Director – Lee Harry, Screenplay – Joseph H. Earle & Lee Harry, Story – Lawrence Appelbaum, Joseph H. Earle, Lee Harry & Dennis Patterson, Producer – Lawrence Appelbaum, Photography – Harvey Genkins, Music – Michael Armstrong, Special Effects – Lassilo Baur, Makeup Effects – Chris Biggs. Production Company – Silent Night Releasing Corporation.
Eric Freeman (Ricky Caldwell), James L. Newman (Dr Henry Bloom), Elizabeth Cayton [Elizabeth Kaitan] (Jennifer), Jean Miller (Mother Superior), Kenneth Brian James (Chip), Darrell Guilbeau (Ricky at 15), Brian Michael Henley (Ricky at 10), Randy Baughman (Eddie), Joanne White (Laura), Randy Port (Loudmouth in Theatre)
Dr Henry Bloom interviews Ricky Caldwell where he is imprisoned in a psychiatric institution. Ricky tells how his brother Billy became a psychopathic killer who dressed as Santa Claus after witnessing their parents being murdered by a hoodlum dressed in a Santa suit and then experiencing subsequent institutional abuse growing up in a Catholic orphanage. Ricky went through the same experiences alongside Billy. Ricky began to kill in his teens and then went on a killing spree after his girlfriend’s ex-boyfriend taunted him. Ricky now kills Bloom, escapes the asylum and heads off to kill more people dressed in a Santa suit.
Silent Night, Deadly Night (1984) was a modestly successful entry among the 1980s fad for holiday-titled slasher films. The film gained a degree of notoriety after parental groups’ picketed theatres because of its supposed trashing of a family icon like Santa Claus. The film was successful enough to inspire several sequels, of which Silent Night, Deadly Night Part 2 was the first. (See below for the other sequels).
Silent Night, Deadly Night Part 2 is a unsung classic when it comes to bad movie stakes. One of the things that you immediately note is what a massive cheat it is. Almost half of the film is composed of stock footage that replays substantial sections of Silent Night, Deadly Night – of the sequel’s 88 minute running time, 38 of these are taken up by stock footage from the first film. There is something outrageous in the bold-face sham the producers are pulling over our eyes – not only are you watching a sequel, which by its very nature is self-confessedly only trying to exploit the success of the original, but we are also being made to watch the original over again for much of the sequel’s running time.
These recycled scenes are interspersed with new scenes of Eric Freeman who plays the brother of the first film’s psycho Robert Brian Wilson as he tells his story to a psychiatrist (James L. Newman). You do have to applaud a certain cleverness to this – small inserts have been made to the scenes from the original where the parents are killed and at the orphanage in order to add the brother as a supplementary character in the margins.
What makes Silent Night, Deadly Night Part 2 such a classic in the bad movie stakes is the hysterical performance from Eric Freeman as this film’s psycho. Freeman has clearly been chosen more for the insolent, mean expressions that he is capable of giving than any real acting ability. His sneering taunts and the expression of meanness that he manages to put into every line make for a truly hysterical performance. Just the way he delivers some of his lines – “Red car. Good point!” or “Eat shit” – can be absolutely guaranteed to have you rolling in hysterics.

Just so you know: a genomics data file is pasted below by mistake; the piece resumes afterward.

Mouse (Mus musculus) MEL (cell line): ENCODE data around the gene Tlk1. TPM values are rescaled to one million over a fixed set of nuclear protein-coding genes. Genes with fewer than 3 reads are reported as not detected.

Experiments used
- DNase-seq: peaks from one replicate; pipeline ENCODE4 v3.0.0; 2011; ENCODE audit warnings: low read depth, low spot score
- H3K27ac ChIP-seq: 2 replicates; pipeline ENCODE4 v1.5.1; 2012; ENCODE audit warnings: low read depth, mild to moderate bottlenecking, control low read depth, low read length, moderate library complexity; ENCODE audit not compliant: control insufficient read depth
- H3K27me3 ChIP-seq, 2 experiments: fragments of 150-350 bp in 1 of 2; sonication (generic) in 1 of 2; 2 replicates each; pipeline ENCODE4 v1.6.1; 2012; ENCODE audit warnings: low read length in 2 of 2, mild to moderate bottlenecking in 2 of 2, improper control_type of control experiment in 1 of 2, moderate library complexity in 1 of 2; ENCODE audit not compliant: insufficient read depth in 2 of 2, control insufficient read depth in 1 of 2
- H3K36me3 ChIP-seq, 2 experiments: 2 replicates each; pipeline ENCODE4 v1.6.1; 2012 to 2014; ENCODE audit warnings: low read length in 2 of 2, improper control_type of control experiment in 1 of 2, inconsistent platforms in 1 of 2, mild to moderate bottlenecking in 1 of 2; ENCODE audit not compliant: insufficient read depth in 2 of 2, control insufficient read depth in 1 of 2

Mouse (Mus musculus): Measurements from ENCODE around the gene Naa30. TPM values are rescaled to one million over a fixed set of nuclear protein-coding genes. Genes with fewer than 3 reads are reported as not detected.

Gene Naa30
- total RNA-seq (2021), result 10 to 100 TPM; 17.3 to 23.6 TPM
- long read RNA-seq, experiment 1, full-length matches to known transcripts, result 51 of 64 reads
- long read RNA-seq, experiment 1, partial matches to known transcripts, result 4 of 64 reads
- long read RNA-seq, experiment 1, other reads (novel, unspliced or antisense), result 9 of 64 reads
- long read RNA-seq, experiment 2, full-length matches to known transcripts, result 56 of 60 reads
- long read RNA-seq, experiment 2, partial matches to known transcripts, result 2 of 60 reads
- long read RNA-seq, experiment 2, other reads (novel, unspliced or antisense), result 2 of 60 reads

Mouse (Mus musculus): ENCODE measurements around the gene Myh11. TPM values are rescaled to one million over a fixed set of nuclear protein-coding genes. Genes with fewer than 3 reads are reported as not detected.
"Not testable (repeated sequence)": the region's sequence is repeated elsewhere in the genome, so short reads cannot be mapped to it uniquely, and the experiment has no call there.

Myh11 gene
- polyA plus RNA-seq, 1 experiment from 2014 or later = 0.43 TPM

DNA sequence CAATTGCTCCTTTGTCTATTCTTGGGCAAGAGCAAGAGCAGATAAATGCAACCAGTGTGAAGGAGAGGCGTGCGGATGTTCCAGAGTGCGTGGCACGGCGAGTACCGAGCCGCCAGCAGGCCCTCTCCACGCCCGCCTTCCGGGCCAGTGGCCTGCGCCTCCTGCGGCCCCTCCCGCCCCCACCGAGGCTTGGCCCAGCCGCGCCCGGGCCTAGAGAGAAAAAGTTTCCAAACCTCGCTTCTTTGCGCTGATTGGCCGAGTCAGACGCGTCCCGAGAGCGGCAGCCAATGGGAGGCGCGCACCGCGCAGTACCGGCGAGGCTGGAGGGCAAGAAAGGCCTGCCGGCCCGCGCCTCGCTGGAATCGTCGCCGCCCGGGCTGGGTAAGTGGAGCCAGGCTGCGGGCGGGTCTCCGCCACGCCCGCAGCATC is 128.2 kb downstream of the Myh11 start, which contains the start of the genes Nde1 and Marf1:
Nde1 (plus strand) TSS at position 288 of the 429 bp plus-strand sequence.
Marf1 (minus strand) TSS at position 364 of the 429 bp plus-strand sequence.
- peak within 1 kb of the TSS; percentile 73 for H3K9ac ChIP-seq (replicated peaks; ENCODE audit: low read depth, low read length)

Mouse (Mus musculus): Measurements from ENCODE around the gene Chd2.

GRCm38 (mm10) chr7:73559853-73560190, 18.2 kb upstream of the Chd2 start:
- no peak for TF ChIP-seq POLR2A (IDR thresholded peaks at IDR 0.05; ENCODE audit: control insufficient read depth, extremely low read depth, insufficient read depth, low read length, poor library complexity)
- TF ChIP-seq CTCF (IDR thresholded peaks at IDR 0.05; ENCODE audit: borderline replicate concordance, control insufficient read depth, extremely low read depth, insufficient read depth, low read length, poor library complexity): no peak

Silent Night, Deadly Night Part 2 is filled with a number of scenes that are positively side-splitting (in a purely unintentional way). There is a rather funny scene where the young Ricky comes across a man (Randy Baughman) trying to force himself on his girlfriend (Joanne White) and so gets behind the wheel of the man’s Wrangler and runs him over. Rather than be in the slightest way upset, the girlfriend just stands there and adoringly goes “Thank you” to Ricky. It gets even funnier as Ricky comes across a badly acted Mafia hood (Frank Novak) threatening a man in an alleyway and so lifts the hoodlum up against the wall and impales him with an umbrella, whereupon the umbrella pops open and inflates on the other side of the man’s body.
There is an hysterical scene where Eric Freeman and his girl (Elizabeth Kaitan) go to watch a movie in a theatre, which turns out to be the original Silent Night, Deadly Night. In the back row there is a loudmouth yelling “This movie is so bogus … The guy’s going to go down in the basement without a flashlight. Brilliant!” This must make Silent Night, Deadly Night 2 the first film ever that not only screens scenes from its original but also includes a scathing commentary, a moment of meta-fictional originality that must surely have inspired Kevin Williamson when it came to Scream (1996).
The funniest scene of all is when it comes to the climax where Eric Freeman runs amok – after Kenneth Brian James taunts him about Elizabeth Kaitan, he holds James down over the hood of his car and places a pair of bulldog clips from the battery into his mouth and electrocutes him, and then strangles Kaitan with the car aerial. Next a cop comes along but Freeman turns the cop’s gun around and shoots him in the head. He then takes the gun and walks through the neighbourhood shooting people indiscriminately and laughing like a maniac, yelling “Garbage Day” as he hits one victim who is putting the trash out, before being captured by the police. Eric Freeman’s inimitable sneer and maniac laughter make the scene pricelessly funny.
The other Silent Night, Deadly Night films are:- Silent Night, Deadly Night III: You Better Watch Out (1989) in which Eric Freeman’s character is resurrected (now played by Bill Moseley), Silent Night, Deadly Night 4: The Initiation (1990) and Silent Night, Deadly Night 5: The Toy Maker (1992). Silent Night (2012) was a very loose reworking of the original.